Photo by Ben Davidson
Photo by Ben Davidson
Posted in Best Marin Attractions on Friday, October 20, 2017 by MCVB Staff
For Marin’s earliest inhabitants, the Coast Miwok Indians, fall was an important season for acorn harvesting, a time to store food before the onset of winter.
Autumn is also a perfect time to learn about the region’s rich Native American past. Several parks and museums in Marin tell the story of a native people whose history stretches back in time for thousands of years, and who, against all odds, survive today, keeping alive a heritage that resonates in the sacredness, bounty and spirituality of our beautiful county.
Millennia of Marin History
Marin County was named after Chief Marin (whose native American name was Huicmuse), an 18th-century leader of the Licatiut, a branch of the Coast Miwok. Chief Marin lived toward the end of the era of Spanish rule in Alta California, a period of severe decline for the Coast Miwok and other native American tribes, whose populations were decimated by centuries of introduced disease, conflict, abuse and enslavement by European colonists.
The Coast Miwok were hunters and gatherers who over time inhabited some 600 village sites in the region between Sonoma’s Bodega region and southern Marin. They were skillful craftsmen in basketry, flint knapping and clamshell bead-making. They subsided by hunting and gathering on the land and harvesting from the sea an abundance crab, clams, mussels, abalone, oysters, halibut and rockfish.
There are a number of fascinating ways to explore Marin’s Native American heritage, from hikes on the Miwok’s sacred Mount Tamalpais, to park ranger-guided walks to a recreated Miwok village. To prepare for your exploration into the past, there’s a recent film on Mount Tamalpais narrated by Marin-based actor Peter Coyote and a fascinating biography of Chief Marin by author Betty Goerke, available at branches of the Marin County Free Library. California Indian skills classes are offered at Kule Loklo and College of Marin by the Miwok Archeological Preserve of Marin (MAPOM).
This bucolic park overlooks the Petaluma River and San Pablo Bay from the slopes of Mount Burdell. The name "olompali" comes from the Miwok language and means "southern village" or "southern people." The Coast Miwok inhabited at least one site within the area of the present-day park continuously from as early as 6,000 BC, until the early 1850s.
Park visitors can see two kotchas (houses), one made from redwood bark and another made with bundles of native tule reeds. There is also a signed native plant garden and a "kitchen rock," a large boulder used as a mortar in which early people ground acorns and seeds into fine flour for food preparation. Park hours: Wednesdays through Sundays, from 9:00 AM to 5:00 PM.
From the Bear Valley Visitor Center, you can join a self-or ranger-guided walk to Kule Loklo (meaning Bear Valley), a recreation of a Coast Miwok village. Recreations of Coast Miwok kotchkas can also be seen at nearby Tomales Bay State Park.
The Coast Miwok Indians reached this San Francisco Bay island with boats made from tule reeds. These boats were good for short trips because their lightness made them fast and maneuverable. Long poles were used to propel the boats in shallow water; double-ended paddles were used in deep water.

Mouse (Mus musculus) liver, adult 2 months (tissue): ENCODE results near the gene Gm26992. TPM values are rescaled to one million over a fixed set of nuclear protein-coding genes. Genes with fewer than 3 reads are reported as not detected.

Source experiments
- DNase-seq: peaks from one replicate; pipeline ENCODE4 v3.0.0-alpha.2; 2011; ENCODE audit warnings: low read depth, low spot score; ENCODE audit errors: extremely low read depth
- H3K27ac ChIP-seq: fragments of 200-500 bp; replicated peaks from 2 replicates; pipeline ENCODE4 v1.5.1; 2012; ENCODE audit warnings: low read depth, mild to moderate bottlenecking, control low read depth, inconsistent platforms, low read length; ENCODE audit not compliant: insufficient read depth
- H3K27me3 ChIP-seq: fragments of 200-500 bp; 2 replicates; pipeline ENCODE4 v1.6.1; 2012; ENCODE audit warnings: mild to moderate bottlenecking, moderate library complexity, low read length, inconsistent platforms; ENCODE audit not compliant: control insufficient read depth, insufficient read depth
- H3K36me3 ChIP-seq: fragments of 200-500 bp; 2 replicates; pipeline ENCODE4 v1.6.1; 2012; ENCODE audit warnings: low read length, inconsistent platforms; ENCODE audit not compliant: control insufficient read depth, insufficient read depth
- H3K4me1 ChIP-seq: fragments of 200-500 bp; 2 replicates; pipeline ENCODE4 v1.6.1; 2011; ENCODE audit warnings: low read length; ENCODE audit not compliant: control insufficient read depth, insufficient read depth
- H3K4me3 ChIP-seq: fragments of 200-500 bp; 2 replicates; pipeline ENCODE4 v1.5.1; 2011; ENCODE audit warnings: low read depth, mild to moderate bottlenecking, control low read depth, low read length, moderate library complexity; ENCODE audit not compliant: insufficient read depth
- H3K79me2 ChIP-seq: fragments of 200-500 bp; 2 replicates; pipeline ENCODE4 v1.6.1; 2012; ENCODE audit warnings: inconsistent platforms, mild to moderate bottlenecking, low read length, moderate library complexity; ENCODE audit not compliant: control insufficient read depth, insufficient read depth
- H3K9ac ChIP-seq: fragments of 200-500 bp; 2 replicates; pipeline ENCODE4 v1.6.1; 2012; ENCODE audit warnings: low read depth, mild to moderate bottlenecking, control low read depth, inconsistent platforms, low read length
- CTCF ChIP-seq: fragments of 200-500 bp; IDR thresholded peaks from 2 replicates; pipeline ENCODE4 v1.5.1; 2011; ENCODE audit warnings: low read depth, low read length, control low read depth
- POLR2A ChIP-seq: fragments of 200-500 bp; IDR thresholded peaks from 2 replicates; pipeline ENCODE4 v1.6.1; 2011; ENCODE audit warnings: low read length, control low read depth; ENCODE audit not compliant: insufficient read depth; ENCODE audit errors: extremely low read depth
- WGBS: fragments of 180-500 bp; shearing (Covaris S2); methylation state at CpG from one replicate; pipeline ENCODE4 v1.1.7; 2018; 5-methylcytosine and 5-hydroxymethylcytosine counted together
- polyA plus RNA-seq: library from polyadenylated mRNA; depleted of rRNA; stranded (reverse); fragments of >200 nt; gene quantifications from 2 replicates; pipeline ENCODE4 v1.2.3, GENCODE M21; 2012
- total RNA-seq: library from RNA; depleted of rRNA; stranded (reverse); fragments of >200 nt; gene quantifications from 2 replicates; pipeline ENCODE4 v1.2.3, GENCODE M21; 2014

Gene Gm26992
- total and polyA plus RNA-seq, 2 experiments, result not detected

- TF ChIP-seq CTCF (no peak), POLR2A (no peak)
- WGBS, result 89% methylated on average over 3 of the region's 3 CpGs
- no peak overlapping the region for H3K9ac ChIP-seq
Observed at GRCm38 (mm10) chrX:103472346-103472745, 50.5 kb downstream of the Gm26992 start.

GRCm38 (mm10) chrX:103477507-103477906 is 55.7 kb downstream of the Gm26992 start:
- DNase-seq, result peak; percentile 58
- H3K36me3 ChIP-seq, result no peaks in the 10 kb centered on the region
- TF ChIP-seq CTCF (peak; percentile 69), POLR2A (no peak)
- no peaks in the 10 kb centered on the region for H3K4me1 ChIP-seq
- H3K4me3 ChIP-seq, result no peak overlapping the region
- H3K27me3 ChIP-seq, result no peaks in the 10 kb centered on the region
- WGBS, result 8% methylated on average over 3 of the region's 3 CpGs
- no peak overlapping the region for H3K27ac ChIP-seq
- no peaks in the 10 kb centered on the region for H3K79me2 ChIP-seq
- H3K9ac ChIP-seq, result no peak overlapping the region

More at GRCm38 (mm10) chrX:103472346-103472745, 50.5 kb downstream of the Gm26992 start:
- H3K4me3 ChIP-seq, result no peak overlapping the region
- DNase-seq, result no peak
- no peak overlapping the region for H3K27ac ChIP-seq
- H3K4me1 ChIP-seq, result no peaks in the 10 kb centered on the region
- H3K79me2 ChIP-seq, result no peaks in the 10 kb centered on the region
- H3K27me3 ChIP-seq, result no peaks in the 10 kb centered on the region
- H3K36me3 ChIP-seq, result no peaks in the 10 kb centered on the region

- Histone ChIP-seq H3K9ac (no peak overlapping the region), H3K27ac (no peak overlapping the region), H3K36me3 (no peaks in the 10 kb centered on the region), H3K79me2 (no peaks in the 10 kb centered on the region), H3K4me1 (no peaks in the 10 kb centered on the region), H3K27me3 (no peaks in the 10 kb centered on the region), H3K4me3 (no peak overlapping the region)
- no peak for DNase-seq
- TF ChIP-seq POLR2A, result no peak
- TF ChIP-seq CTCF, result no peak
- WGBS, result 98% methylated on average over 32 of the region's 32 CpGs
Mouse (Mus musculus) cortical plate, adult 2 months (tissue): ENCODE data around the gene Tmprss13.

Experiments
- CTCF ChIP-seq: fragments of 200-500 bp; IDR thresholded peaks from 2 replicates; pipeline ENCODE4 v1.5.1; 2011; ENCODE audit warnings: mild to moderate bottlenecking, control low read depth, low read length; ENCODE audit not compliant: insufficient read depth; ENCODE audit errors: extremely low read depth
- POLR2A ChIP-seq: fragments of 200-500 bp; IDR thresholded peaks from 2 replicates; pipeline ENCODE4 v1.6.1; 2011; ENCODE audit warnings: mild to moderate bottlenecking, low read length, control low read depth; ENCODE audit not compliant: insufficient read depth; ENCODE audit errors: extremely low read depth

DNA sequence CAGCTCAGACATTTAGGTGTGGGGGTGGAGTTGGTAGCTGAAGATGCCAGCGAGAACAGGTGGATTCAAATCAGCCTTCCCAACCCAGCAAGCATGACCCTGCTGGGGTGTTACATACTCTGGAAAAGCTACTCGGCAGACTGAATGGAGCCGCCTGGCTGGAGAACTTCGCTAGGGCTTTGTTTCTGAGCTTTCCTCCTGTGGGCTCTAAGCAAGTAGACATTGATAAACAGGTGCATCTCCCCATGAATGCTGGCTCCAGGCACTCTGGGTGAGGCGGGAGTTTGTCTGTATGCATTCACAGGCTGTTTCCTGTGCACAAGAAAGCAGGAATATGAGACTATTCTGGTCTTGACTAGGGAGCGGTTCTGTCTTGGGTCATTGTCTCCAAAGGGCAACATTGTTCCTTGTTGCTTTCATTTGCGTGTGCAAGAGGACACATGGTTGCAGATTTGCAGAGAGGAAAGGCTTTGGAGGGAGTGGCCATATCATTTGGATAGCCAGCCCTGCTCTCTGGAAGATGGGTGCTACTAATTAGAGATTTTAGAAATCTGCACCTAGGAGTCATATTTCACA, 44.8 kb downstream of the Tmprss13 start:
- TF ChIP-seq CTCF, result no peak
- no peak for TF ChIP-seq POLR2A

The Miwoks established camps at what we know today as Ayala Cove, Camp Reynolds, Fort McDowell, and the Immigration Station. They also hunted deer, seals, sea lions, and sea otter and salmon and other highly prized fish were seasonally plentiful. The annual spawning runs were made through Raccoon Strait, just offshore from Angel Island. While on the island, the Miwok also hunted duck and other sea fowl, and gathered acorns, buckeyes, and other seed crops, as well as certain roots and leaves, in order to round out their varied diet.
Several middens on Angel Island have produced bones, shell money from clams, abalone jewelry, skins, snail shell beads, mortars and pestles, wreckage from ships, and redwood driftwood from crematoriums. Obsidian points used in arrows were also found.
Mount Tamalpais was and continues to be, a sacred site for the Coast Miwok. The name Tamalpais was first recorded in 1845 and is closely based on the Coast Miwok name for this mountain, támal pájiṣ, literally "west hill.” The Coast Miwok are said to have believed that an evil witch dwelled at the top of Mount Tamalpais and therefore never set foot on the peak. However, it has been said the Miwoks did this in order to keep settlers off the sacred mountain.
Located in Novato’s Miwok Park, the museum is devoted to Native American culture and is the only one of its kind in the Bay Area. The Museum, which was founded in 1967 as rapid development of Marin County unearthed masses of archaeological objects related to the original inhabitants of the Coast Miwok people, houses a large collection of Coast Miwok artifacts.
More Information on featured attractions:
Olompali State Historic Park features interpretative displays on the history of the park at the Visitor Center, ranging from pre-historic Coast Miwok settlements through 19th-20th century Mexican and...[Learn More]
The 2,000-acre day-use park features four gently sloping, surf-free beaches, protected from winds by Inverness Ridge, the backbone of the Point Reyes Peninsula. The park has hiking trails...[Learn More]
Angel Island State Park is a 740-acre mountainous island in the San Francisco Bay offering a variety of activities including hiking, biking, camping, picnicking, and tram tours. It...[Learn More]
Magnificent Mt. Tamalpais has 6,300 acres of redwood groves and oak woodlands with spectacular views from its 2,500 foot peak. It is a hikers and bikers paradise. The...[Learn More]